Scuba Regulators And How To Choose One
Choosing a regulator is an important part of buying your own scuba gear
Regulators, or regs for short, are quite literally the lifeline of scuba divers.
They connect us to our air tanks, allowing us to breathe the gas stored in them.
So picking the right scuba regulator, and setting it up the right way for you is an important part of buying your own gear.
What not to consider
First and foremost, you typically don’t need to consider the safety of the reg.
Almost all regulators for diving sold today, and definitely the ones from all major brands, live up to very rigorous demands on safety and performance.
So don’t be swayed to thinking that the more expensive a reg is, the safer it is, because for most types of diving, all regs are safe to use.
Learn more about Safety And Actual Safety in diving.
Should Regulators be Made for Cold Water
If you’re only dive in tropical waters, you don’t have to worry much about water temperature when picking a reg. If you dive in cooler water, maybe even cold water, it does become something you need to consider.
The movement of air under high pressure through the regulator cools the material considerably, and if the water around the reg is cold the reg might start freeflowing. And it doesn’t even have to be freezing, diving in waters at 10°C (50°F) or lower is cold enough to cause problems.
So if you do dive in cooler waters from time to time, make sure your reg of choice is constructed and tested to perform in cold water.
Good news is that more and more regulators are made for cold water use, and the price difference is considerably smaller than it was only a few years ago.
Mounting a Dive Regulator
Depending on where you live, you will typically have two choices of mounts, that is, the way you attach the regulator to your tank.
The classic Yoke is the most common one, and in particular in North America, it is the dominant one, which mounts over and around the tank valve.
The other option is the DIN (Deutsche Industri Norm), which is screwed directly into the valve itself.
The advantage of the Yoke is its ubiquitousness. It is still by far the most widely used mount, and is the one you probably used during your scuba class.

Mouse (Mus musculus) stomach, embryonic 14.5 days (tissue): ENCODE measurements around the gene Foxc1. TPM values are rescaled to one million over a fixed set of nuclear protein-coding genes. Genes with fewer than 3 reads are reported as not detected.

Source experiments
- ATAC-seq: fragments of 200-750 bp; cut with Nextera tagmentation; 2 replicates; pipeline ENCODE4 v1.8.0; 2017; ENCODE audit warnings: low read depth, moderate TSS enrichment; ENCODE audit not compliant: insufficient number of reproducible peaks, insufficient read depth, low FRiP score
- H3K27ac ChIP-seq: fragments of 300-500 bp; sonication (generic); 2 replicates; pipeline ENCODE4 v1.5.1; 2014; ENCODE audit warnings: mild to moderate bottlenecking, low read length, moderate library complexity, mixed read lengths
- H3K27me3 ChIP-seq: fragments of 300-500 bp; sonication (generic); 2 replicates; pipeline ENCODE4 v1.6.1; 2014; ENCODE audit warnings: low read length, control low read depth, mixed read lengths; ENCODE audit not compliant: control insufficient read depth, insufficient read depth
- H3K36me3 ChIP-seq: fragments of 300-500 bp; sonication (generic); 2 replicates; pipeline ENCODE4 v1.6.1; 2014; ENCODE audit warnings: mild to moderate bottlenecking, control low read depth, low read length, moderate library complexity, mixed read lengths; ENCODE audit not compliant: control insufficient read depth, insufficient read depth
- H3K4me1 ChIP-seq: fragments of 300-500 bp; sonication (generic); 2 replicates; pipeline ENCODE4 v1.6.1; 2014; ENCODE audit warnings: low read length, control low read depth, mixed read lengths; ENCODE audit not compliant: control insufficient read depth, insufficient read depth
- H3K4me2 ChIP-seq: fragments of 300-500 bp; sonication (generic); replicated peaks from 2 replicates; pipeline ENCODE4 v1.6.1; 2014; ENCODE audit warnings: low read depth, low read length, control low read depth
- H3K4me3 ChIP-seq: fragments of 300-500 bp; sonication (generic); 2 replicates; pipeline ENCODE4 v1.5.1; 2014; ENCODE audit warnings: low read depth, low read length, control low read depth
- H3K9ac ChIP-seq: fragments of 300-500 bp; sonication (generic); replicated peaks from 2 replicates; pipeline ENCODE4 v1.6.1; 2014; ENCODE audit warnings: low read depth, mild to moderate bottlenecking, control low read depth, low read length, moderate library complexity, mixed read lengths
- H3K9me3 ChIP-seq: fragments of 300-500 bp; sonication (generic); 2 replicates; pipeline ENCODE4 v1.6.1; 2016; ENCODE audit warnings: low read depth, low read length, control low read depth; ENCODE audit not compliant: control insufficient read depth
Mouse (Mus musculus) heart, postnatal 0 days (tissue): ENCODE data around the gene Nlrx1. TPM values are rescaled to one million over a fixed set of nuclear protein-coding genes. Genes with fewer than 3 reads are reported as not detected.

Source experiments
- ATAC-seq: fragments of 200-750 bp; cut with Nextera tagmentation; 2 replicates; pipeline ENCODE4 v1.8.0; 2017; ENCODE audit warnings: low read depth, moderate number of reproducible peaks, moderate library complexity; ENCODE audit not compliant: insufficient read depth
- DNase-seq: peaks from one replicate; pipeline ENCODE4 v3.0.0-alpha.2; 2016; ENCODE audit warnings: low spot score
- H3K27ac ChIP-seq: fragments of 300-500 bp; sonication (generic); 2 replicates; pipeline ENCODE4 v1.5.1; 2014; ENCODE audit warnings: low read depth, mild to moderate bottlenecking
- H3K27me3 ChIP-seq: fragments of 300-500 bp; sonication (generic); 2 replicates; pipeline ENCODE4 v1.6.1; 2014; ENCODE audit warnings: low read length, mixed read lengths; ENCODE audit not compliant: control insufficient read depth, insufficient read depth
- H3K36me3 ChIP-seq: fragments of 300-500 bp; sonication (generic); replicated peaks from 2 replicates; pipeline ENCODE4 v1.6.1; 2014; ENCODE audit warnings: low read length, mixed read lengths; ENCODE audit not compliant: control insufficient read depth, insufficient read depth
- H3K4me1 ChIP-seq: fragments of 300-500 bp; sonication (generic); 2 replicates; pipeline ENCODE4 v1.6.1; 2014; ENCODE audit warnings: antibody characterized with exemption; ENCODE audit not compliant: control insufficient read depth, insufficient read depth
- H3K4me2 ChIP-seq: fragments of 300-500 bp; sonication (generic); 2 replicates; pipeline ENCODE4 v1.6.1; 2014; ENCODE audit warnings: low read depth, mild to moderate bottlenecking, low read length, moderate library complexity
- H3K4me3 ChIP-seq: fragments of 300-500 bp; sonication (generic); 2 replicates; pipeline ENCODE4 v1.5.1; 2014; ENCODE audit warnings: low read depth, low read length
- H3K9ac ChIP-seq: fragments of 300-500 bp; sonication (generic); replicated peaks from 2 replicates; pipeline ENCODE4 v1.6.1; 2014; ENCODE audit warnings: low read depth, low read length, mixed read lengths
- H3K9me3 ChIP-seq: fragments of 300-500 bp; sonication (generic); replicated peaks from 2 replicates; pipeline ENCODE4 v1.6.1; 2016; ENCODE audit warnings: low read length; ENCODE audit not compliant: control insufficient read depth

The DIN has a number of advantages over the Yoke, though, as it is more streamlined, reducing risks of entanglement, and has a more solid mount to the tank.
It is a point of debate whether they are as such safer than Yokes, but many divers, including tech divers, prefer the DIN over the Yoke.
Most tanks can accept both types, but in a number of countries, including North America and the Caribbean, you might find tanks that exclusively accept the Yoke.
However, you can purchase an adapter if need be.
Before buying a new scuba regulator, ideally try it out first.
If you know someone who uses the reg you’re considering, go for a dive with it. Or, if this isn’t a option, ask the shop if they have a demo model. And pick a primary second stage that has an airflow that you like.
Again, all regs will supply you with enough air to survive, but some divers prefer a reg that supplies the air more readily, even aggressively, than others.
For the backup second stage (or octopus), chose one that has a considerably higher breathing resistance, though, to prevent it from freeflowing on dives.
Ideally, pick a regulator that has adjustable airflow, meaning you can set them as you like. First introduced by Aqualung, more and more producers are making this feature part of their regs.
Don’t just pick the reg you want in the shop form. Consider the setup.
The standard setup for recreational diving is to have the octopus and the primary second stage on hoses of roughly the same length, and to have the octopus stored somewhere on the torso.
But perhaps you want a slightly shorter hose of the primary to make your profile more streamlined. Or perhaps you want a slightly longer hose on the octopus, to make donation situations easier.
Here is our article that explains more about what divers call the octopus.
You could also consider the tech setup, where you have a long hose of the primary, and in a out-of-gas situation that’s the one donate, and a much shorter hose on the octopus, which is then stored in a bungee around the neck.
Take some time to get the setup that works for you, rather than the factory setup.
If you have any questions about a new regulator, feel free to leave them in the comments below!